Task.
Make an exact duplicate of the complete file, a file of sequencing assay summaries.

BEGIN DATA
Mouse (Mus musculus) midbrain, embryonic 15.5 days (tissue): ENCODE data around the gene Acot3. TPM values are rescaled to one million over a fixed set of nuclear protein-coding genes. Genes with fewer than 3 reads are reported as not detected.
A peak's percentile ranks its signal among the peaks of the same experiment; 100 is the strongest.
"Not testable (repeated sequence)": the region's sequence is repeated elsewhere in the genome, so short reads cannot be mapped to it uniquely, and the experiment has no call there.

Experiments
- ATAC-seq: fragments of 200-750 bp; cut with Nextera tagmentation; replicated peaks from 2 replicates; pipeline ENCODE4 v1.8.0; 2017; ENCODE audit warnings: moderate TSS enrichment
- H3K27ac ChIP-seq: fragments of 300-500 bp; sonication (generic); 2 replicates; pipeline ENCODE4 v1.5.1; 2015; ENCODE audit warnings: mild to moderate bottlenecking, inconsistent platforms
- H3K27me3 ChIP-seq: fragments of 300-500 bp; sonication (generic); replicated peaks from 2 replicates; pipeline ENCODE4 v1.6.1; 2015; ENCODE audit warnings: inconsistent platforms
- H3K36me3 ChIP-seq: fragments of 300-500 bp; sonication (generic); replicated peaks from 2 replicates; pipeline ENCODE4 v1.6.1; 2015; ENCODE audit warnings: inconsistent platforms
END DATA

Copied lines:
Mouse (Mus musculus) midbrain, embryonic 15.5 days (tissue): ENCODE data around the gene Acot3. TPM values are rescaled to one million over a fixed set of nuclear protein-coding genes. Genes with fewer than 3 reads are reported as not detected.
A peak's percentile ranks its signal among the peaks of the same experiment; 100 is the strongest.
"Not testable (repeated sequence)": the region's sequence is repeated elsewhere in the genome, so short reads cannot be mapped to it uniquely, and the experiment has no call there.

Experiments
- ATAC-seq: fragments of 200-750 bp; cut with Nextera tagmentation; replicated peaks from 2 replicates; pipeline ENCODE4 v1.8.0; 2017; ENCODE audit warnings: moderate TSS enrichment
- H3K27ac ChIP-seq: fragments of 300-500 bp; sonication (generic); 2 replicates; pipeline ENCODE4 v1.5.1; 2015; ENCODE audit warnings: mild to moderate bottlenecking, inconsistent platforms
- H3K27me3 ChIP-seq: fragments of 300-500 bp; sonication (generic); replicated peaks from 2 replicates; pipeline ENCODE4 v1.6.1; 2015; ENCODE audit warnings: inconsistent platforms
- H3K36me3 ChIP-seq: fragments of 300-500 bp; sonication (generic); replicated peaks from 2 replicates; pipeline ENCODE4 v1.6.1; 2015; ENCODE audit warnings: inconsistent platforms